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LCPullman
02-08-2008, 09:20 PM
Hi, I'm considering buying a skid-steer at some point this year and I was looking for some advice. I'll be using it for landscaping, (fine grading, distributing river rock/bark, helping out with wall building, etc.) I also will want to use it for snow clearing.
Because of the snow clearing, I want a two-speed machine. It is also quite hilly here, so I want to get as stable of a machine as I can.
I have NH and JD dealers quite close (8 mi), Case and Cat dealers (30 mi) and Bobcat and Gehl dealers (80 mi).
Right now I am thinking of around $30000 for the machine and I'm glad to get machines that are some used, as I am not planning to put a lot of hours on (maybe 150-200 hours in a year).
I'll be trying out machines when I can, but I was just looking for comments on your experience with machines, how stable they are, reliability, etc.

cat2
02-08-2008, 09:31 PM
well for fine grading, i think you would want a radius lift machine. It doesn't sound like you will be doing any real heavy lifting. your john deere or new holland would be the most stable. john deere doesn't offer a 2 speed until the 325 and thet may be too big for what your doing. And they are not radius lift. The case would be though. But for those hours that you will be putting on i would get a used machine

LCPullman
02-08-2008, 09:45 PM
well for fine grading, i think you would want a radius lift machine.
Why? Just trying to learn more.

cat2
02-08-2008, 09:59 PM
You said snow removal, what are you going to be using? bucket, blade, snow blower? are you going to be stacking the snow?

cat2
02-08-2008, 10:02 PM
Why? Just trying to learn more.



the vertical lift is more for reach and is more stable when lifting heavy loads, because it doesn't move the load outward as you raise the lift arms

LCPullman
02-08-2008, 10:24 PM
You said snow removal, what are you going to be using? bucket, blade, snow blower? are you going to be stacking the snow?

I think mainly a snow pusher, though probably a bucket for some situations. Most winters I don't have to stack snow very high.

LCPullman
02-08-2008, 10:27 PM
the vertical lift is more for reach and is more stable when lifting heavy loads, because it doesn't move the load outward as you raise the lift arms

I see what vertical lift is for, but is there going to be a problem with vertical lift when it comes to fine grading, or is vertical lift simply not necessary and thus not worth extra cost?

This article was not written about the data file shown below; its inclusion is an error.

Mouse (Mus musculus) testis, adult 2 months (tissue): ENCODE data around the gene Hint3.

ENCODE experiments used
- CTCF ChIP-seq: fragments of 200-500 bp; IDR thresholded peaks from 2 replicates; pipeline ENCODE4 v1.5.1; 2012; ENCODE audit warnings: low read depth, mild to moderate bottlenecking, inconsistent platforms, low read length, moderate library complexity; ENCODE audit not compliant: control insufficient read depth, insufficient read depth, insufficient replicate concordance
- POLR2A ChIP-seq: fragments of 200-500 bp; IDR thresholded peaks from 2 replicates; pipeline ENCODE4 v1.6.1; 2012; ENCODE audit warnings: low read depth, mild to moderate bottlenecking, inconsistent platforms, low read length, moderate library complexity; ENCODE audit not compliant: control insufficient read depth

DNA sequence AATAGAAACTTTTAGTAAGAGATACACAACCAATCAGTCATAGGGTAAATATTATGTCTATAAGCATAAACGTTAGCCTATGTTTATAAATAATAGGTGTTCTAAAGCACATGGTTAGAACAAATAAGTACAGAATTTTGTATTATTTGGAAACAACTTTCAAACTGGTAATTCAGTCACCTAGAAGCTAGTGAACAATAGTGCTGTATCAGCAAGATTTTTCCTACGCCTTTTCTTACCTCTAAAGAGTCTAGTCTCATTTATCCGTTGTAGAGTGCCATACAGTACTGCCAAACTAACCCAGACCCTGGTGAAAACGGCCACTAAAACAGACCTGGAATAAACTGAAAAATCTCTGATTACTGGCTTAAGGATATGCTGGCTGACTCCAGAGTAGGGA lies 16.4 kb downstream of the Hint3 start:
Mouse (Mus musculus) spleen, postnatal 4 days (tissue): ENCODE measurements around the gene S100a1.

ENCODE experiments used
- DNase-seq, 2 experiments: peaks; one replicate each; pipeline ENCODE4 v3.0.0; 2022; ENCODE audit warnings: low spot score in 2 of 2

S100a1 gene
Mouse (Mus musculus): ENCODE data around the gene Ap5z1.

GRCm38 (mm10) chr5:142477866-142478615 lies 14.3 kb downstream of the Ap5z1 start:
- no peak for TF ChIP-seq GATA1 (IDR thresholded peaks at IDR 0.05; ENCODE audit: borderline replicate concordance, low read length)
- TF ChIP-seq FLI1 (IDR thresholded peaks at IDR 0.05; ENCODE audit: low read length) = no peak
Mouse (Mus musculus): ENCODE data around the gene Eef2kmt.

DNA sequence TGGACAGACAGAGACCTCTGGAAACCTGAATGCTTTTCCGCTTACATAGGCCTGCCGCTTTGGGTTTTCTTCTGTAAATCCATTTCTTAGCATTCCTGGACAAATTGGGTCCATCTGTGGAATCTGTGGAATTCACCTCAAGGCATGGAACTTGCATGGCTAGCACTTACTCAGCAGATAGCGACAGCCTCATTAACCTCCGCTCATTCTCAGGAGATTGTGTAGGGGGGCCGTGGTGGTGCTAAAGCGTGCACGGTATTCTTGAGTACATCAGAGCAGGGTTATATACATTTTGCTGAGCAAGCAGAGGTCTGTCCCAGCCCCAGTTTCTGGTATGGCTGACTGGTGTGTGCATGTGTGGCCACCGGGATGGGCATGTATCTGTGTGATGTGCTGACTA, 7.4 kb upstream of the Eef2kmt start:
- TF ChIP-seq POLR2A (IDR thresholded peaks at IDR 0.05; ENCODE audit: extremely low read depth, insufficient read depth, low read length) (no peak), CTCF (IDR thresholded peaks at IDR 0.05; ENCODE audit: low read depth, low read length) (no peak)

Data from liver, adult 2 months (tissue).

BIGBEN2004
02-08-2008, 10:43 PM
For all day excavating and constantly fine grading a vertical lift just doesn't grade as well as a radial lift does. Not saying by any means a vertical lift won't fine grade because it will just fine. Just if you were buying a machine for heavy digging and grading go with the radial but for what you are doing either machine will do just fine.

ksss
02-08-2008, 11:00 PM
I see what vertical lift is for, but is there going to be a problem with vertical lift when it comes to fine grading, or is vertical lift simply not necessary and thus not worth extra cost?

Radial lift tends to provide better visibility than does a radial lift machine. There tend to be more linkage with these machines and you would likely not be utilizing the capabilities of a vertical lift machine. Either way not a deal breaker just something to think about. The way your moving snow is also a valid question. I have snow pusher 8' it works best with a heavier skid steer to move snow efficiently with it. It also takes traction, will need to chain at least the back tires if not all four. If you plan on blowing snow than I would find a machine with high flow although it does not sound like you will be using a blower.

http://usediron.point2.com/Xhtml/Equipment/Details/P2/Skidsteer/CASE//515520/ViewEquipmentDetail.html?src=Pre


http://usediron.point2.com/Xhtml/Equipment/Details/P2/Skidsteer/CASE/440/512067/Photos.html

Here are a couple machines in your price range and some what close to Wa.

The 450 is big machine, very capable excavating skid steer. It would great on a snow pusher. The 440 is a little more nimble both have the same hp just the 440 is lighter and dimensionally smaller, both radial lift, both have two speed, ride control and cab with heat and AC, the 440 has hyd coupler which is very nice. The 450 is every bit as stable as a Deere or NH due to its longer wheelbase.

KRtraxx
02-09-2008, 10:08 AM
I would agree with ksss.I think a long wheelbase radial machine would work best for what you want to do..And a 450 has some weight to it too that would make pushing snow a lot easier.Using a pusher or blade for snow removal is different than using a bucket..you need weight and traction to make it work right..If you need to stay smaller a 440 is a great option too...Just remember to get a cab and heat if your doing snow..**** cold without it..

KRtraxx
02-09-2008, 10:16 AM
If your going to keep your machine long term and are looking to buy something for less money.A low hour used Gehl 6640 could be a good buy.Sometimes used these bring less money...Also has a very long wheelbase that is as stable as the Deere and NHs but retains the radial lift.. Wouldnt suggest any other Gehl than this one for what you want to do though..The added wheelbase makes a huge difference...